What "Great Expectations" reveals about the true nature of a gentleman.

Essay by pink_lloyd September 2003

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Trace the moral development of Pip and discuss what "Great Expectations" reveals about the true nature of a gentleman.

Charles Dickens' novel, Great Expectations is in a sense a mystery story because the reader wants to find out who the benefactor was but perhaps the biggest mystery of all is who is Pip? The story is about moral maturity and the main character, Pip undergoes a constant moral maturing. Pip's original childhood innocence was stripped of him when he began to desire material wealth and influence. His fear of certain characters like Mrs. Joe and Magwitch inspired him to do some undesirable things. Next when Pip was in London being supported by his convict, he spent his money recklessly in an attempt to gratify himself. Finally, after Pip realized the truth about people, his formerly selfish attitude turned selfless and he accepted others for who they are: not for what they look like, seeing characters and himself in moral terms, as a gentleman, rather than in social terms.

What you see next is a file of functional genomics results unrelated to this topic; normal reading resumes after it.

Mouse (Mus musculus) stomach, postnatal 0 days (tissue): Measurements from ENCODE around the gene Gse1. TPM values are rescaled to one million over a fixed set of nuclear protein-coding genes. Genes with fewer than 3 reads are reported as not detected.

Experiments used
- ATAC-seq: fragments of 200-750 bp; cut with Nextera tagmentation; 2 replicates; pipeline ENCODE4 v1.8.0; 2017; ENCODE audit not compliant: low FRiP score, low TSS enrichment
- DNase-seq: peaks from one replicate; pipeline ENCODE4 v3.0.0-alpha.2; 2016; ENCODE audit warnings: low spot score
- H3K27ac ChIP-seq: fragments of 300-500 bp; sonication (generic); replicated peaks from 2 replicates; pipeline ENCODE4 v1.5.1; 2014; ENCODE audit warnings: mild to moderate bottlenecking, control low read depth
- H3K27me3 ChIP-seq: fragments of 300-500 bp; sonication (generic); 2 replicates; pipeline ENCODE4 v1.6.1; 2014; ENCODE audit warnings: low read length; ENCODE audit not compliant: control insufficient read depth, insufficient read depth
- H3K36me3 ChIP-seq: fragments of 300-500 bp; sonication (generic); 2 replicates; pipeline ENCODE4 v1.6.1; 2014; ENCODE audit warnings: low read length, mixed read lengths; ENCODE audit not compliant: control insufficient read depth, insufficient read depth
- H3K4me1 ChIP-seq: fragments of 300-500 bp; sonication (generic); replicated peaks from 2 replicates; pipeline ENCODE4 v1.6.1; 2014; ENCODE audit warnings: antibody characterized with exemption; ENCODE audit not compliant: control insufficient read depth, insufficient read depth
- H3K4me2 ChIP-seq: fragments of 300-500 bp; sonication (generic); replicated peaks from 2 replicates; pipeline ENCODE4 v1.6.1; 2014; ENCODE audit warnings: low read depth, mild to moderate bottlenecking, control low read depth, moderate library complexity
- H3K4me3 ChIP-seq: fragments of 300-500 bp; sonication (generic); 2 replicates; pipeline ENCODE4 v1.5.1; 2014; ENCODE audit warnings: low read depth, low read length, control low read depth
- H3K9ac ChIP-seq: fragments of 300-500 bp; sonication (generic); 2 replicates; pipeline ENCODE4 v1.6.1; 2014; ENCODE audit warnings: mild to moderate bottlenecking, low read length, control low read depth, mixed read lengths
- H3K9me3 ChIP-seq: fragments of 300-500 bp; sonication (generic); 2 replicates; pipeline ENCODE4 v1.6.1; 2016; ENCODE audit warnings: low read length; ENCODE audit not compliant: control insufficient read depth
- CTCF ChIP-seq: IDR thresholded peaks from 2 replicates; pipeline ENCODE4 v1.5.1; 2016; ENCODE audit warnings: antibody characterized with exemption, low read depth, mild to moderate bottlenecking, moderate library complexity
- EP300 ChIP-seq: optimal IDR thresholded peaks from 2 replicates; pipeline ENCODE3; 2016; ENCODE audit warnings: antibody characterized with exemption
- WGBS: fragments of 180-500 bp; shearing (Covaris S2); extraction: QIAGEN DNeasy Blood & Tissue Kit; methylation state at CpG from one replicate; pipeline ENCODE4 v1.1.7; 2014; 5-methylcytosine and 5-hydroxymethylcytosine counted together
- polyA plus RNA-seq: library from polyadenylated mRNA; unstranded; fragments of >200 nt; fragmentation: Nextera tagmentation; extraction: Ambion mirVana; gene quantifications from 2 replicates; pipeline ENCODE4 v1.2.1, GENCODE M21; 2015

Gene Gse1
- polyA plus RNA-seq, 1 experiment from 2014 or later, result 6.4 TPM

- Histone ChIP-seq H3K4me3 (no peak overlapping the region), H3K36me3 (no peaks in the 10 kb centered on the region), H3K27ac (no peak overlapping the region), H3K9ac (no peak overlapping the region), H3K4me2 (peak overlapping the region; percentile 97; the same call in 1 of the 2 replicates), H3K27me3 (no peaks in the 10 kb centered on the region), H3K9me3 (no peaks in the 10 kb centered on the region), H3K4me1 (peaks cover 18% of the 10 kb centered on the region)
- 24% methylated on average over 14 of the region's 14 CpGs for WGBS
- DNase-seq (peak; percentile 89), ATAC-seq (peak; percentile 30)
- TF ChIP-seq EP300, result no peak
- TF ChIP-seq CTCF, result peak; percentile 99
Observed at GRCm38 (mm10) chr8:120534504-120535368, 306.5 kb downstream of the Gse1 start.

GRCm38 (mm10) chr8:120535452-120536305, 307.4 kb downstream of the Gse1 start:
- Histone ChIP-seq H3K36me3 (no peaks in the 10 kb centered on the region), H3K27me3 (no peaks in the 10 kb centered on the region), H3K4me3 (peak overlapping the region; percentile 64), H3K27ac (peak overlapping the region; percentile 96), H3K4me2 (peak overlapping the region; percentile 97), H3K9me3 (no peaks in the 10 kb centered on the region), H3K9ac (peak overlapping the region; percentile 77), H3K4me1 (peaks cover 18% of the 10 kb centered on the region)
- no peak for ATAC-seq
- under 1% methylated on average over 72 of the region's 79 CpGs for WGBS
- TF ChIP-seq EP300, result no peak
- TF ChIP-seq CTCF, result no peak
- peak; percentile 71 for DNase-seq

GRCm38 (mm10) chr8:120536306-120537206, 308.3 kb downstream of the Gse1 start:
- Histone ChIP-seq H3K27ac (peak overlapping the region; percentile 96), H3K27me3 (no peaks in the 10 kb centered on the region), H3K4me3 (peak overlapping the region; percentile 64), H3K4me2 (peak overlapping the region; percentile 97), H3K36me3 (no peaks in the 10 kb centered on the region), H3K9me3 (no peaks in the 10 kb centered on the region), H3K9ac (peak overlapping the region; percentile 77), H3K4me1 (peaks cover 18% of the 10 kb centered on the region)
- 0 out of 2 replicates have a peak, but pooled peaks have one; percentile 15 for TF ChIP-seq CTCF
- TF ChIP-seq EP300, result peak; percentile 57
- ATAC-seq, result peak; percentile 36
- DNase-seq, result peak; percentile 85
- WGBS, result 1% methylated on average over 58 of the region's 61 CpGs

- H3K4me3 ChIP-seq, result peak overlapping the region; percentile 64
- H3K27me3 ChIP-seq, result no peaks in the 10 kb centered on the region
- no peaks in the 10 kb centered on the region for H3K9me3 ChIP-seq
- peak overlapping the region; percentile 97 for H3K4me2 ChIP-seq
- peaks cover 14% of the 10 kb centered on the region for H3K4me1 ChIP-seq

The plot also resembles one of a fairy story pattern - humble hero turns out to be a prince because Pip comes into a fortune, Miss Havisham is the fairy godmother and Estella is a princess. However this is far from the truth as we discover and then and the Pip also learns that reality is that Estella is callous and Miss Havisham is more of a witch than a fairy godmother. Pip learns that life is not a fairy story, even when you have money. Pip begins to see that life is not a fairy story where it all ends 'Happily ever after' but begins to realise that he has to make his own way in life and the only way he can achieve this happy ending is to...